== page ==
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Staples store employees, who do not work on commission, learned early on in their company’s kiosk program that kiosks can help fulfill that initiative by improving the shopping experience, Ragunas says. “Store associates have seen kiosks as a great way to satisfy customer needs and make shopping with Staples easy,” Ragunas says.
Gupta notes that retailers generally credit stores for at least part of kiosk-generated sales when store employees get involved in assisting customers at kiosks. Staples declines to say how stores are credited for kiosk sales.
In addition to bringing employees on board with kiosks, Staples says it has had to think hard about how to put kiosks to their best use. “At first, we thought we would just plop Staples.com into stores on kiosks to give store customers the option to order online,” Ragunas says. “We had been making a significant investment in a first-class e-commerce site, and we wanted to leverage that investment to give the same online experience to the people in our stores.”
But Staples was aware that other online kiosk programs had not worked well, so it wanted to make sure its web strategy aligned with store goals, Ragunas says. “A lot of retailers had tried kiosks that were not used much, so we wanted them better integrated with our store experience,” he says. “So we thought about how we could create a different way to shop in our stores, with one of the goals to offer an expanded number of items.”
Management quickly realized that a link to Staples.com could dramatically expand store selection. A Staples store maintains 7,000 to 8,000 items, but Staples.com has about 50,000.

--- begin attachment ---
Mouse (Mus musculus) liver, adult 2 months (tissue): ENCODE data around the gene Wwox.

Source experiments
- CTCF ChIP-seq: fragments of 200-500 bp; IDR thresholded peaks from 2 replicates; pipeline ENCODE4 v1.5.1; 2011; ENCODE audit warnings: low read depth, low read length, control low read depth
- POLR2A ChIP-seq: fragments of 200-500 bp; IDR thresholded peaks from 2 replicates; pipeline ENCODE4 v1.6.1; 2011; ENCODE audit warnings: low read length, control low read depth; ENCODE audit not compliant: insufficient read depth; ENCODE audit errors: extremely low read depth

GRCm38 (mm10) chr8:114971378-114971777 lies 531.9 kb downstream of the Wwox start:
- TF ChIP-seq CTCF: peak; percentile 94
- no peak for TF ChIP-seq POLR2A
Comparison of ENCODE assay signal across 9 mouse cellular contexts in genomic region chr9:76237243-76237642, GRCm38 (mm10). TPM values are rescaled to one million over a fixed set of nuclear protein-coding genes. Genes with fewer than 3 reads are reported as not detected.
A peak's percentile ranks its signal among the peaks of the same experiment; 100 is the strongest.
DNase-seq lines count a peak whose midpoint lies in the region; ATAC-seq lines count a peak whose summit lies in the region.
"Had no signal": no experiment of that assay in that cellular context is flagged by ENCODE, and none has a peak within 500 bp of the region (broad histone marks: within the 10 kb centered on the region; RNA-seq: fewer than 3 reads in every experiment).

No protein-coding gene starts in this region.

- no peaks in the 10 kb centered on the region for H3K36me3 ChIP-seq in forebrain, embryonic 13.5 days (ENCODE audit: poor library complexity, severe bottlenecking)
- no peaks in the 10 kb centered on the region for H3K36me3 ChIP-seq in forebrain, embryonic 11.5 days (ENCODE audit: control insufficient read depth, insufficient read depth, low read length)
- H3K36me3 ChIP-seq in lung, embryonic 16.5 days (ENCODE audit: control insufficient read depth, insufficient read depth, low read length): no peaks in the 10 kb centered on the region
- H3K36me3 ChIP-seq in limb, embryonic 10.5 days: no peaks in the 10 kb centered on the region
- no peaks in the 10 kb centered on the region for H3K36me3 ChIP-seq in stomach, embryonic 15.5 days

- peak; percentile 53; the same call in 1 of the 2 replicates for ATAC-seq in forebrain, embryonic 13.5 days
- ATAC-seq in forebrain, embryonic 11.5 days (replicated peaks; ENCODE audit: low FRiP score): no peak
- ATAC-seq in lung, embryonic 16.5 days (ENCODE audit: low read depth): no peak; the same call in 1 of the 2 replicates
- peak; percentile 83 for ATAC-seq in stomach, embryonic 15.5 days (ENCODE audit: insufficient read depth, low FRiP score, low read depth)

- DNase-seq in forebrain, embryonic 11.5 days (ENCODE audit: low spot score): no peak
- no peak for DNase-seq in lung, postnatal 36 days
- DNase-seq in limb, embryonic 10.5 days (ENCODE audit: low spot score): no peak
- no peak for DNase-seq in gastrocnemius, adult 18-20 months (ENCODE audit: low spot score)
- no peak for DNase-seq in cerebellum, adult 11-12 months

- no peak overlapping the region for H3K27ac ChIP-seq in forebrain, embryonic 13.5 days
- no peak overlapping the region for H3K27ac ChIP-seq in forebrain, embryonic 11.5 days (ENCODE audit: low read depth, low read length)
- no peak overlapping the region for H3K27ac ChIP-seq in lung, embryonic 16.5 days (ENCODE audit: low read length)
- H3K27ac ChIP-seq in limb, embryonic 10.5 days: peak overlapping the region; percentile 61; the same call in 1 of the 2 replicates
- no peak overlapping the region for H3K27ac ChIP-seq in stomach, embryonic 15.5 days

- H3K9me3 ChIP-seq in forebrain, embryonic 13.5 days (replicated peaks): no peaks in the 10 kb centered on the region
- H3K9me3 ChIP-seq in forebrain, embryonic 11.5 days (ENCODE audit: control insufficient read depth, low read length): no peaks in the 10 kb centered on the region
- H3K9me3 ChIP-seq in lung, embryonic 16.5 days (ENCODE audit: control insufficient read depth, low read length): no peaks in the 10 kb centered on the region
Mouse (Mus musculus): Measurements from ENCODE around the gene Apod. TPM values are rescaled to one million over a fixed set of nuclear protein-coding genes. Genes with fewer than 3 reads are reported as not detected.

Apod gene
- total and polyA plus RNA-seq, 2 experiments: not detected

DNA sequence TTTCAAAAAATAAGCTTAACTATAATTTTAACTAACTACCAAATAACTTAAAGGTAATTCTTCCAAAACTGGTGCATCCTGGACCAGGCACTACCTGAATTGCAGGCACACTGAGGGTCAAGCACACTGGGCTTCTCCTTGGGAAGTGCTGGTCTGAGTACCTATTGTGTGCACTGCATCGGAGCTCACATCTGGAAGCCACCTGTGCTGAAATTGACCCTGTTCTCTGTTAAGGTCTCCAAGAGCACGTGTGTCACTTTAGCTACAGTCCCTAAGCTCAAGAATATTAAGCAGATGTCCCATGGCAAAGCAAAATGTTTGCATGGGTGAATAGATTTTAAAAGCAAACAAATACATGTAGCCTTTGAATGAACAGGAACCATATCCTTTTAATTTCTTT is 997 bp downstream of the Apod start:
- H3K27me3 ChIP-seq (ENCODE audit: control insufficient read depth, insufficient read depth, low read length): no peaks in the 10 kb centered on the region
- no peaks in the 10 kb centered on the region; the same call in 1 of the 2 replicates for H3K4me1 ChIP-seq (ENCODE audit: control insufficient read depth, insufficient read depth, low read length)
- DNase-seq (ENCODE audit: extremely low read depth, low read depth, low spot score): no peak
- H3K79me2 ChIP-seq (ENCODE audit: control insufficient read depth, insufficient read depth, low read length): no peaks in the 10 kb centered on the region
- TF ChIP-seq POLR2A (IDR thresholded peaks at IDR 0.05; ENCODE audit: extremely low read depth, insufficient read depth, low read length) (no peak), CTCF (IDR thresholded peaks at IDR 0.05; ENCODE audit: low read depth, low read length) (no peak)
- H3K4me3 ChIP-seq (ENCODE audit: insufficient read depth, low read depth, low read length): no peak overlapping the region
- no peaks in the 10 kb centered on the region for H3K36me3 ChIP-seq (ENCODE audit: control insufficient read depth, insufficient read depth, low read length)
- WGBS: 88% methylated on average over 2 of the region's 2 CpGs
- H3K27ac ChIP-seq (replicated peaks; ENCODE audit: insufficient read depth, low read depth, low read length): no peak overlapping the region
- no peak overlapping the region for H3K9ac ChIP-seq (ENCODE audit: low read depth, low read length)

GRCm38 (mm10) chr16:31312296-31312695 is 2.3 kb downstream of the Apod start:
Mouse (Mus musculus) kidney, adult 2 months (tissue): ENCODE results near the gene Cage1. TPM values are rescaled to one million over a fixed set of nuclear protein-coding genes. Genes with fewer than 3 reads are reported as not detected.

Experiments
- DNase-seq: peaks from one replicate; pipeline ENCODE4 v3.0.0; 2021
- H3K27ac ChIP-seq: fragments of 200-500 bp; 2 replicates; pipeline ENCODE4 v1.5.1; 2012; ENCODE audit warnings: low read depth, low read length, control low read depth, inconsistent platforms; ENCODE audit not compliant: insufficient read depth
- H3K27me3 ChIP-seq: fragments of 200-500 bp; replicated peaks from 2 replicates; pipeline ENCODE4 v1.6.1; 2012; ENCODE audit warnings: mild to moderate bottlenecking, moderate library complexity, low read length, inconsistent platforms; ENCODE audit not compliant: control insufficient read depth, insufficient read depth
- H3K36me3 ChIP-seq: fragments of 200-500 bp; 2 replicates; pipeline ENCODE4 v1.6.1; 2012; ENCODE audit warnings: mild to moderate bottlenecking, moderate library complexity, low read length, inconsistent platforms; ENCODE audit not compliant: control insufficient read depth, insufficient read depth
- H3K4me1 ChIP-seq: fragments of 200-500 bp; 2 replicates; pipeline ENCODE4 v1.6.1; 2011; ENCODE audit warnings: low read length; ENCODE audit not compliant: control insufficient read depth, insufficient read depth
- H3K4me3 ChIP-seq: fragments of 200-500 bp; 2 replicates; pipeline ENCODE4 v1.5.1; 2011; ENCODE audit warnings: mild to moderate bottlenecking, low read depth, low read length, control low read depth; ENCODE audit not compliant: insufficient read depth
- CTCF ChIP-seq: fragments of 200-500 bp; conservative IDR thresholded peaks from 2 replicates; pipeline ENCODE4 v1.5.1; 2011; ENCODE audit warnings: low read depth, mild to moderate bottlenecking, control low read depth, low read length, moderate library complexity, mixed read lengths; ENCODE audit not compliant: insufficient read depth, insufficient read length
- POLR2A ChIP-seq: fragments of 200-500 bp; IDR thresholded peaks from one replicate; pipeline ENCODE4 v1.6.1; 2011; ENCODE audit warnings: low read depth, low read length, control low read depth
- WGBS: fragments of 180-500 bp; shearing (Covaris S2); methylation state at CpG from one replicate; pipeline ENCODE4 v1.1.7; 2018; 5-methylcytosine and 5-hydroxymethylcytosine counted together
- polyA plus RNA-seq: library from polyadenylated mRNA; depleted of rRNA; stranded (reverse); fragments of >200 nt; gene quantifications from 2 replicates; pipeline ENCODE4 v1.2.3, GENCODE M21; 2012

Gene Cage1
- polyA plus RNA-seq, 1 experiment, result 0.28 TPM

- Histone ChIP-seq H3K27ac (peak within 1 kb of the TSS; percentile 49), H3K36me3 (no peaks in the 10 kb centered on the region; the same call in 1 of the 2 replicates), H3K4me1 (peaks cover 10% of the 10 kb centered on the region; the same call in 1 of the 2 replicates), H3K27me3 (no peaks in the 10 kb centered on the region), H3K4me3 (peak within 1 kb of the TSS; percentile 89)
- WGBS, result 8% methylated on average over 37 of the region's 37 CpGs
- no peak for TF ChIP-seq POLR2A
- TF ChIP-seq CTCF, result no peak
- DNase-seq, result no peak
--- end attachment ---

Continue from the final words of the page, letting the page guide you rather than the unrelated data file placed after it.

Freeing up floor space
One of the first roles of the kiosks was to help get better use of store space for storing and merchandising products. Merchandise managers dedicated to individual categories, including office furniture, computers and general office supplies, decide which products within their categories sell best in store displays, then work with one another and with buyers to figure the best overall display of merchandise. While store displays are reserved for the most commonly purchased items, including commodities like paper and printer supplies, merchandise managers also consider kiosk sales when planning assortments. “We focus our in-store assortment on the most common items customers purchase, but our merchants do consider kiosk and dot-com sales data in assortment decisions,” Ragunas says.
When Staples reduced the average store size to 20,000 from 24,000 square feet in response to growing demand from shoppers for smaller and easier-to-shop stores, the kiosks made it easier to maintain an effective level of store inventory, Ragunas adds. And a build-to-order feature for purchasing personal computers through kiosks not only provided a new level of customer service, but also cut store PC inventory. “It’s allowed us to reduce our store inventory of pre-configured PCs, which in many cases are not what customers are looking for,” Ragunas says. “And we’ve been able to drive strong sales of PCs as a result.”